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> "I am so amazingly cool you could keep a side of meat in me for a month. I am so hip I have difficulty seeing over my pelvis."
-- Douglas Adams, "The Restaurant at the End of the Universe"
i really hope geminispace doesn't become hip. Over the years, i've seen a number of communities become dominated by people who have apparently joined less because they're attracted to the underlying philosophy and values of a community, and more because they're seeking the status of being an 'early adopter' of a non-mainstream space. In particular, some such people don't care as much about the philosophy and values as they do about having 'trend-setter' status, and so need the space to become as popular as possible _even at the expense of the philosophy and values_. Communities that had formed in an attempt to provide an alternative space find themselves getting pushed back towards having the very sort of characteristics from which they were trying to find a refuge.
Some people just can't seem to comprehend the notion that popularity isn't necessarily the primary goal. FOSS project after FOSS project gets lectured by users on how they'll never be successful unless they do X, as though 'market share' is the only possible metric for 'success' that anyone could (or should) consider. Myself, i'd be happy if geminispace became popular because lots of other people agree with the philosophy and values behind the Gemini project[a]. But i wouldn't be happy if geminispace became popular because it had moved from being a souped-up-Gopher to being a Web-with-slightly-fewer-flies.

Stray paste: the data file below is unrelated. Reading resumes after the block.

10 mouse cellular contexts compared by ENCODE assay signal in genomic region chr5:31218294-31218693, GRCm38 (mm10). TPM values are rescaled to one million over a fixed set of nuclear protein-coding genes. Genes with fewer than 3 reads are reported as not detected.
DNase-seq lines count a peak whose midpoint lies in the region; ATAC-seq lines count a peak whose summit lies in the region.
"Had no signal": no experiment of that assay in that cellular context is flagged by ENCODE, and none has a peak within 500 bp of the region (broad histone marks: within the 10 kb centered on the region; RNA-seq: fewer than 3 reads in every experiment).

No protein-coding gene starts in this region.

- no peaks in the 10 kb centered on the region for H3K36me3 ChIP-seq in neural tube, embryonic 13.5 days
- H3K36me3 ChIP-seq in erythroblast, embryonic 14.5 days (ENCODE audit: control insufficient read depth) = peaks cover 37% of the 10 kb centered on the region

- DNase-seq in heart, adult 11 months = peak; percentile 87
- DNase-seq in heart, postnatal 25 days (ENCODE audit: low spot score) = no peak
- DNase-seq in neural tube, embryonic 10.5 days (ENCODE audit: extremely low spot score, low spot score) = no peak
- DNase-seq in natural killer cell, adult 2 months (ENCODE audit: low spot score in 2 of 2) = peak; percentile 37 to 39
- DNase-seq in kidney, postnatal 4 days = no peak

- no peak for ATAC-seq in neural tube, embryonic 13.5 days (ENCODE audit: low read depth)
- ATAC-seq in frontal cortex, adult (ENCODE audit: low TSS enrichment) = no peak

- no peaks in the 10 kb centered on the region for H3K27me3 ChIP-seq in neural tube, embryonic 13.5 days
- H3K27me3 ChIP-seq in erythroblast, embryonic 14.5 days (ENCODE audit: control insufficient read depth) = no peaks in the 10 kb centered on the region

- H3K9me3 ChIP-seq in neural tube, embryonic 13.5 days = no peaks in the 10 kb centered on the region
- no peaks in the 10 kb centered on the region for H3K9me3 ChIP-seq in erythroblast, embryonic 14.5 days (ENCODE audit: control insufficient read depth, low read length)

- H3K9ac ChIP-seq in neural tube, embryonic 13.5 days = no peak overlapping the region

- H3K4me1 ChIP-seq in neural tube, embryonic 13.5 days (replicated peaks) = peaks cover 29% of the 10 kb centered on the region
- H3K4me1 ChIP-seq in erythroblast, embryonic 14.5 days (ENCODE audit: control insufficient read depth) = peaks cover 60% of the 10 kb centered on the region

In the Haskell world, there's a phrase: "Avoid success at all costs." A number of people have parsed this as "(Avoid success)(at all costs)", i.e. "Doing anything necessary to avoid being successful". My understanding, however, is that it's intended to be parsed as "(Avoid)(success at all costs)", i.e. "Success regardless of the costs is something to avoid." Of course, different people can, and do, have different assessments of what the costs are. But i think it's useful for people to take some time to consider what type of 'success' is being sought by a community, and that when proposing 'improvements', they take some time to consider what the costs might be - not only to particular individuals within the community, but to the character of the community in general.
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